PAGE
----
Don’t get me wrong, I’ve eyeballed it myself when I’m in a hurry or just cooking a thin chicken breast on the grill. But I wouldn’t necessarily recommend that method – with a probe thermometer you can know with 100% certainty that your food is safe to eat.
Especially if you are new to grilling or cooking chicken, I highly recommend acquiring a probe thermometer. It’s a handy tool to have around the kitchen and the grill for chicken and many other types of meat.
Safe Internal Temperature for Chicken
When it comes to chicken doneness, the USDA advises that you cook chicken to an internal temperature of 165°F before consumption.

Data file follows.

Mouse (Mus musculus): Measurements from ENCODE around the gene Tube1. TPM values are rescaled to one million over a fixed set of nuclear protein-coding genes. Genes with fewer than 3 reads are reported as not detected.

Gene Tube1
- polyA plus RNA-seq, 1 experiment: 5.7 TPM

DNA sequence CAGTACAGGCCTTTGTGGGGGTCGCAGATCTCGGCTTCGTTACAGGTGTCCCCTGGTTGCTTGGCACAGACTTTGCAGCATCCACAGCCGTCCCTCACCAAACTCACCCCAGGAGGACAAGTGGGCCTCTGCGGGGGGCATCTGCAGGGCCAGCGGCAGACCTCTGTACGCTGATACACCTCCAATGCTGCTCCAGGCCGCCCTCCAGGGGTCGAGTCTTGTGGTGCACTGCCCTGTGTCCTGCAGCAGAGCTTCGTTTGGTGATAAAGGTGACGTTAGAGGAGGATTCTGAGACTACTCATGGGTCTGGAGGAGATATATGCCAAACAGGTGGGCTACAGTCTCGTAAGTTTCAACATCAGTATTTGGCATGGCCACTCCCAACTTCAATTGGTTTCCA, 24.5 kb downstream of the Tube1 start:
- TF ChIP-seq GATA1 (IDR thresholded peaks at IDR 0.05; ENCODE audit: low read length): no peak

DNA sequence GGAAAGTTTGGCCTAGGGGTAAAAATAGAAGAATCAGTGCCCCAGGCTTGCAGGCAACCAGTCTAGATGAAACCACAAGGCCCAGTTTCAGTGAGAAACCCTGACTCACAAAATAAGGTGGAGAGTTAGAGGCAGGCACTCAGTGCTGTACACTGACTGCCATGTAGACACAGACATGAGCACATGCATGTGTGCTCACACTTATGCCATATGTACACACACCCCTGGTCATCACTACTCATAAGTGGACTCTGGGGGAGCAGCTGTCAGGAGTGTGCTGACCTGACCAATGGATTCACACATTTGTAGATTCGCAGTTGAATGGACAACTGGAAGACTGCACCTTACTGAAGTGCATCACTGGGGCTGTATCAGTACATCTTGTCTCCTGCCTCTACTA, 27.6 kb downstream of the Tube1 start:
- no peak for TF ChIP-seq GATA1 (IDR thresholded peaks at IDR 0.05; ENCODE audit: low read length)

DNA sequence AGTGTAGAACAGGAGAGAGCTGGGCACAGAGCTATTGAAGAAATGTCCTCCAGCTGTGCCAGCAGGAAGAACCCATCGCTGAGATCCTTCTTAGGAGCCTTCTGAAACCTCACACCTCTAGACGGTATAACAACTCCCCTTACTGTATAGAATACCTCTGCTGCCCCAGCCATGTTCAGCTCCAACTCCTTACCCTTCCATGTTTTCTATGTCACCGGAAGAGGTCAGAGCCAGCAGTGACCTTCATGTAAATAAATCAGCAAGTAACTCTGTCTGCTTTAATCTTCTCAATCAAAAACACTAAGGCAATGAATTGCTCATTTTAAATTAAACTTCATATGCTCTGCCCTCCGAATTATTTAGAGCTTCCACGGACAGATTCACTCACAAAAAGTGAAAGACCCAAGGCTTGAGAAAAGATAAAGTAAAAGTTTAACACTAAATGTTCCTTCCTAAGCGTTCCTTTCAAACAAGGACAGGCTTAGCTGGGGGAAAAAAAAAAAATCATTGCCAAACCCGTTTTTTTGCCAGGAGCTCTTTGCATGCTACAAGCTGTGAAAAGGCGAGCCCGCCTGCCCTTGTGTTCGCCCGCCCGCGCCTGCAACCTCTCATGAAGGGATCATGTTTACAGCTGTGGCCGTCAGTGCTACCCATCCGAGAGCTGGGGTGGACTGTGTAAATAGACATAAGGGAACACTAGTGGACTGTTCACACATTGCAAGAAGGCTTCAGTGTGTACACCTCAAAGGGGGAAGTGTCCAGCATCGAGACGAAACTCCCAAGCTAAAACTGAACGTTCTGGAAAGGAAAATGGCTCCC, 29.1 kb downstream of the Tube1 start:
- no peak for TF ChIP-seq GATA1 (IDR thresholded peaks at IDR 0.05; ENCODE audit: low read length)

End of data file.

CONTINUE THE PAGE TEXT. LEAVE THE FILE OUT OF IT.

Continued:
There really isn’t any wiggle room there either – you’ll really want to make sure your chicken has been finished to an internal temperature of 165°F, minimum. For some chicken pieces (like legs and thighs), the ideal temperature to remove from your grill is a little bit higher – but at the very least you’ll know they’re safe to eat after reaching 165°F.
If you have fresh chicken, some visual indicators exist that will let you know that your chicken is safe to eat. The chicken will be cooked through, with no pink at the center, and the juices will be clear when you cut into your meat.
It’s ok to use the visual indicators, especially if your chicken is fresh, but we’d still always recommend measuring internal temperature to determine doneness.
How Long to Grill Different Types of Chicken
I mentioned at the beginning of this article that the answer for how long to grill chicken depends on a couple of main factors. Which type of chicken you’re cooking and how hot your grill is running.